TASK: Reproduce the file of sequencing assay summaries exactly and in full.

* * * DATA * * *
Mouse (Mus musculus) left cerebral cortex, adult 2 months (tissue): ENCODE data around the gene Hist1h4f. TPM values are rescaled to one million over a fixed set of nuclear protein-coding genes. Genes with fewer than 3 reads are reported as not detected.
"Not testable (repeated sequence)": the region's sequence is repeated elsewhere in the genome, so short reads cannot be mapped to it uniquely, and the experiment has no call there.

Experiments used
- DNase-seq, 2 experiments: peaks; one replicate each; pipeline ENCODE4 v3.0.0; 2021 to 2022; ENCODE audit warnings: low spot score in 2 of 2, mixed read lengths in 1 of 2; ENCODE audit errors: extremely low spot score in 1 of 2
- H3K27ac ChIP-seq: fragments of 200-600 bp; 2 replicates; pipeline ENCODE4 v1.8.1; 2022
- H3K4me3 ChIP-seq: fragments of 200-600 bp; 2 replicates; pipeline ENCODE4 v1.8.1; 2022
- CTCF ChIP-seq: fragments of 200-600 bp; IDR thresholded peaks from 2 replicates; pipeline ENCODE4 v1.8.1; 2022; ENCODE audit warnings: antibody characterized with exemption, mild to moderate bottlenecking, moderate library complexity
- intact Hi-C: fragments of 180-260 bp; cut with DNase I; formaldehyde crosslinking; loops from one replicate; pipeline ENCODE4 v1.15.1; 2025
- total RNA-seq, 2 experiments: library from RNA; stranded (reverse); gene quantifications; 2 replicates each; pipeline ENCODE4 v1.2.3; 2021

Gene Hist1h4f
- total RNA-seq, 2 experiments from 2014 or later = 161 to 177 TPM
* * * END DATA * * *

Mouse (Mus musculus) left cerebral cortex, adult 2 months (tissue): ENCODE data around the gene Hist1h4f. TPM values are rescaled to one million over a fixed set of nuclear protein-coding genes. Genes with fewer than 3 reads are reported as not detected.
"Not testable (repeated sequence)": the region's sequence is repeated elsewhere in the genome, so short reads cannot be mapped to it uniquely, and the experiment has no call there.

Experiments used
- DNase-seq, 2 experiments: peaks; one replicate each; pipeline ENCODE4 v3.0.0; 2021 to 2022; ENCODE audit warnings: low spot score in 2 of 2, mixed read lengths in 1 of 2; ENCODE audit errors: extremely low spot score in 1 of 2
- H3K27ac ChIP-seq: fragments of 200-600 bp; 2 replicates; pipeline ENCODE4 v1.8.1; 2022
- H3K4me3 ChIP-seq: fragments of 200-600 bp; 2 replicates; pipeline ENCODE4 v1.8.1; 2022
- CTCF ChIP-seq: fragments of 200-600 bp; IDR thresholded peaks from 2 replicates; pipeline ENCODE4 v1.8.1; 2022; ENCODE audit warnings: antibody characterized with exemption, mild to moderate bottlenecking, moderate library complexity
- intact Hi-C: fragments of 180-260 bp; cut with DNase I; formaldehyde crosslinking; loops from one replicate; pipeline ENCODE4 v1.15.1; 2025
- total RNA-seq, 2 experiments: library from RNA; stranded (reverse); gene quantifications; 2 replicates each; pipeline ENCODE4 v1.2.3; 2021

Gene Hist1h4f
- total RNA-seq, 2 experiments from 2014 or later = 161 to 177 TPM